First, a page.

History indeed. In the glamour of the show-ring moment, it is easy to think this is what breeding horses is all about. But anyone who has spent time on a ranch knows there is a measure of pain in the process. These moments in the sun are the fleeting reward for sustaining hard work, sorrow and real loss. How many at the US Nationals last year could know that Susan Gillen, who rode La Contezza to her Top Ten placement, would lose her dearest horse, the champion mare Rabbiana (Ben Rabba x Serena) in the spring? When we consider the measure of joy of the many fine foals born, we must also factor in the grief of saying good-bye to a friend like Ben Rabba, who now rests under a fine shade tree looking out to the mare pasture at Cantrell Arabians.

Cantrell Arabians is located in Gridley, California, on the ranch which has been in the family for over 100 years. It is here Jewell first learned to ride and by grade school had as a constant companion, her half-Arabian pinto mare, Snowball. Trained by a previous owner as a circus horse, Snowball was a regular at school pageants and parades. Jewell rode Snowball to school and the school trustees built a special tie-out for her next to the bike rack. Snowball and her young rider were part and parcel of life in this rural farming community. Perhaps it is Snowball, and her usefulness, that has kept Cantrell Arabians moving toward a horse that is not only refined like portraits by Frederick Herring of the desert horse, but a real pleasure to live with, ride and use. Today, after persevering for 43 years breeding Arabian horses, Jewell Cantrell advises simply, “Breed horses that you would like to live with and ride yourself.”

Ben Rabba, photo provided by Jewell Cantrell.

Cantrell Arabians has shown that the Crabbet horse excels in conformation, performance and character. This is clearly demonstrated by the many champions which so amply represent Ben Rabba and the Aurab line in virtually all competitive classes. Currently standing at stud are Robby (Ben Rabba x Ohadi Abbie) and Ohadi Indian Fire (Ohadi Ben Rabba x Ohadi Abbie). Breeding close pedigrees for over ten years, Jewell finds consistent traits becoming stronger from generation to generation.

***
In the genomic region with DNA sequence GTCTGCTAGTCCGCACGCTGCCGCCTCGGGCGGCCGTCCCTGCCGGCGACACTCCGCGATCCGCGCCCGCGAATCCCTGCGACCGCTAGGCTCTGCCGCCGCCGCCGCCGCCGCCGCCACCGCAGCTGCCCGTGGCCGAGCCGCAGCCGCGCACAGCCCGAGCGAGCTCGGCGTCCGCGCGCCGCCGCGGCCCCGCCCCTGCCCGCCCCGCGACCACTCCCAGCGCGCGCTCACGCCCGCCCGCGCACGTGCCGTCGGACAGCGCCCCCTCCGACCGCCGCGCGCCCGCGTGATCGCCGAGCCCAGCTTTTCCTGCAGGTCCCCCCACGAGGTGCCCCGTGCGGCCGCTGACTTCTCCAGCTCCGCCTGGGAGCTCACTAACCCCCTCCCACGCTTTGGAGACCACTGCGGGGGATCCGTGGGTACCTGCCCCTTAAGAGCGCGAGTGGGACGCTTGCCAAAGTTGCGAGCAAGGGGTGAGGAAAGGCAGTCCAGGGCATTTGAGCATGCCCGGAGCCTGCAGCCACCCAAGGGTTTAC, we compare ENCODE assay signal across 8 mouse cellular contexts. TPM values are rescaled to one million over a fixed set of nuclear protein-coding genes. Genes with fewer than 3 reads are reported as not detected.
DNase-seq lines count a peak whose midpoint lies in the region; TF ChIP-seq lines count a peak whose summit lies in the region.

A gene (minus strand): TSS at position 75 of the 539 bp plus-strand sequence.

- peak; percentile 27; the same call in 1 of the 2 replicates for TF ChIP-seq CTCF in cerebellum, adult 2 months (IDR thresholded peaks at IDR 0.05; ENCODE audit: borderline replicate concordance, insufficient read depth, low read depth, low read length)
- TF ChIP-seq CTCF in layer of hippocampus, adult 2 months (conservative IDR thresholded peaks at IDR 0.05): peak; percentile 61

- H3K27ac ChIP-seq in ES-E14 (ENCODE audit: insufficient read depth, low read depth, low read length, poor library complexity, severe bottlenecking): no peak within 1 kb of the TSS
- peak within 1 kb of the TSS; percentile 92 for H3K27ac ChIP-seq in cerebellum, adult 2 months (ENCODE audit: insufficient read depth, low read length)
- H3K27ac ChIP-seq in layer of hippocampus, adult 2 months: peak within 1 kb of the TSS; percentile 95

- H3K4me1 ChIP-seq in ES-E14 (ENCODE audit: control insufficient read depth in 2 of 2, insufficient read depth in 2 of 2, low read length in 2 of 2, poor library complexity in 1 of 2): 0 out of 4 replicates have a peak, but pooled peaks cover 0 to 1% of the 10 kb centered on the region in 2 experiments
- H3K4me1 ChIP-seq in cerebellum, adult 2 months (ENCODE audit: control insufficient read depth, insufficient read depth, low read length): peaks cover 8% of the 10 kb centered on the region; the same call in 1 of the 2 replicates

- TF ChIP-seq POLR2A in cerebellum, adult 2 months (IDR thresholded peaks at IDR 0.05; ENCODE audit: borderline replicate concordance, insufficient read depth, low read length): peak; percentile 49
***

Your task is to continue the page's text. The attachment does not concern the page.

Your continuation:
This spring (1998), four fine foals were born at the ranch. Three foals have multiple Ben Rabba lineage in their pedigree. “I see refined characteristics showing up even more strongly than in the sons or daughters. To me, these horses are preserving fine, athletic Crabbet pleasure horses,” states Jewell. When asked about other breeding plans, Jewell mentions her double Ferzon mare, Blue Rose. Her foal this year by Cantrell sire Ohadi Indian Fire, brings this important line back into the pedigree. This very successful out cross produced a gorgeous colt, selected by Epic Arabians of Idaho. Epic is looking forward to crossing this young stallion with their lovely band of Freshen and Abu Farwa bred mares. Cantrell Arabians shares in their excitement over this plan, “We wish them much success in their program.”

Significant Cantrell Arabian foundation mares include: Oo La La (Ben Rabba x Love), Hadji Mama (Ben Rabba x Tamarlane), Dazzle Me (Ben Rabba x Kashmir) and Hadji Mia (Ben Rabba x Tamarlane) and the dam of many award winning foals, Shimmering Flame (Druska x Wai-Shahira).

As I stand admiring the new, fancy foals from 1998 at Cantrell Arabians, I ask myself again, “What if Jewell Cantrell had not found Ben Rabba?” While we cannot know the answer to this question, those interested in preserving the Crabbet Arabian horses can share my feeling of thankfulness that she did. Note: Cantrell Arabians can be found online at and on Facebook at and on Twitter at

Jewell Cantrell is still running Cantrell Arabians and they are standing the 2008 Ohadi Indian Fire (Ohadi Ben Rabba x Ohadi Abbie) son out of Dazzle Me (Ben Rabba x Kashmir), Honkytonnk Cowboy.

Last Updated: September 16th, 2019

** All of the articles included in the re-launched site from the original website, Georgia Cheer, Silver Monarch publishing, and The Crabbet Influence magazine are shared here with permission of Georgia Cheer given May 16, 2012. **

**All of the articles included in the re-launched site from the original website, Georgia Cheer, Silver Monarch Publishing and The Crabbet Influence magazine are shared here with permission of Georgia Cheer given May 16, 2012.**